Background to pre-contractual obligations

Introduction

In the early stages of potential transactions, parties frequently enter into pre-contractual agreements such as Heads of Agreement and confidentiality and exclusivity agreements. These may be set out in a series of separate agreements, or they may be incorporated into one document.

Although there is no prescribed form for a Heads of Agreement or similar document (eg Memorandum of Understanding, Heads of Terms, Letter of Intent, Term Sheet), it will typically set out the main terms agreed in principle between the parties, outline the timetable, obligations of the parties during negotiations and the negotiation process.

A Heads of Agreement or similar document may be legally binding and care must be taken to ensure that a legally binding commitment is not created unintentionally, or that parties do not enter into a non legally binding commitment, believing it to be binding.

An exclusivity agreement is frequently entered into by parties at the outset of negotiations, in order to give one party exclusive negotiating rights. An exclusivity undertaking is usually expressed in negative terms, ie an obligation not to negotiate with other parties for a period (known as a "lock out"). This is because a positive obligation to negotiate (a "lock in") is not enforceable in a number of jurisdictions. In general, there is also a requirement that the exclusivity period should be of a limited duration, in order to prevent it being unenforceable.

It is also usual for the parties to enter into confidentiality undertakings. It is preferable for these to be entered into early in the negotiation process, prior to any confidential information actually being exchanged. In some jurisdictions this is not necessary as a good faith obligation imposes a duty of confidentiality on parties in negotiations.

Most of the European jurisdictions discussed (other than the UK) impose a duty to negotiate in good faith and this may include a duty not to break off negotiations without reasonable cause.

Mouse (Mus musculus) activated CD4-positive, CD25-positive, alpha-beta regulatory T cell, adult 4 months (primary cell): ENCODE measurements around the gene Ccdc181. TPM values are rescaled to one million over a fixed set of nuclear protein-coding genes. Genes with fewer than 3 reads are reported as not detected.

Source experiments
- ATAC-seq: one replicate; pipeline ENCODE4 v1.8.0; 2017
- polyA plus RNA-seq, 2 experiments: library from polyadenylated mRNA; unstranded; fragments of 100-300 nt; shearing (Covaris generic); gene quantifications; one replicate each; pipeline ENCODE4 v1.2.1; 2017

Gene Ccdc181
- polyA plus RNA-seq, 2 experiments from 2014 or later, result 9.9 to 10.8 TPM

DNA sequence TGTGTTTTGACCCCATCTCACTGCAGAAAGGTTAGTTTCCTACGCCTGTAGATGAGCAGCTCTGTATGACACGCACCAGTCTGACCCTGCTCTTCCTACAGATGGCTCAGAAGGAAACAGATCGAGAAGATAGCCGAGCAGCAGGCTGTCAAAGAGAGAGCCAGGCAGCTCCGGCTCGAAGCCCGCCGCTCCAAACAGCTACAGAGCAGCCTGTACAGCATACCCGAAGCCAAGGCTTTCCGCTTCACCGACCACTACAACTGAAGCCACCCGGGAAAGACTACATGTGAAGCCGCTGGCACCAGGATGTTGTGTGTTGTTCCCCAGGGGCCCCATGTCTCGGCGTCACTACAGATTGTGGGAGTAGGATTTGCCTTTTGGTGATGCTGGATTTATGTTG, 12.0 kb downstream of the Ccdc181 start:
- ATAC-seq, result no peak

This microsite considers the following issues concerning pre contractual obligations in the relevant jurisdiction:

Pre-contractual negotiations

  • Is there an implied duty of good faith to continue to negotiate?
  • What are the consequences of termination of negotiations by one party unilaterally?
  • What is the potential impact on third party rights?

Confidentiality agreements

  • Is there an implied duty of confidentiality?
  • What are the consequences of breach?
  • Are specific terms/formalities required for a binding confidentiality agreement?

Exclusivity arrangements

  • Can an obligation to negotiate exclusively be implied?
  • Are any specific terms/formalities required to make exclusivity arrangements enforceable?

Heads of agreement

  • Are they legally binding?
  • Are any specific terms/formalities required to make them legally binding?
  • What are the consequences of breach?
  • Can heads of agreement have any tax implications?

Break fees

  • Are break fees usually payable?
  • What are the main legal issues to be considered, eg enforceability?

This document (and any information accessed through links in this document) is provided for information purposes only and does not constitute legal advice. Professional legal advice should be obtained before taking or refraining from any action as a result of the contents of this document.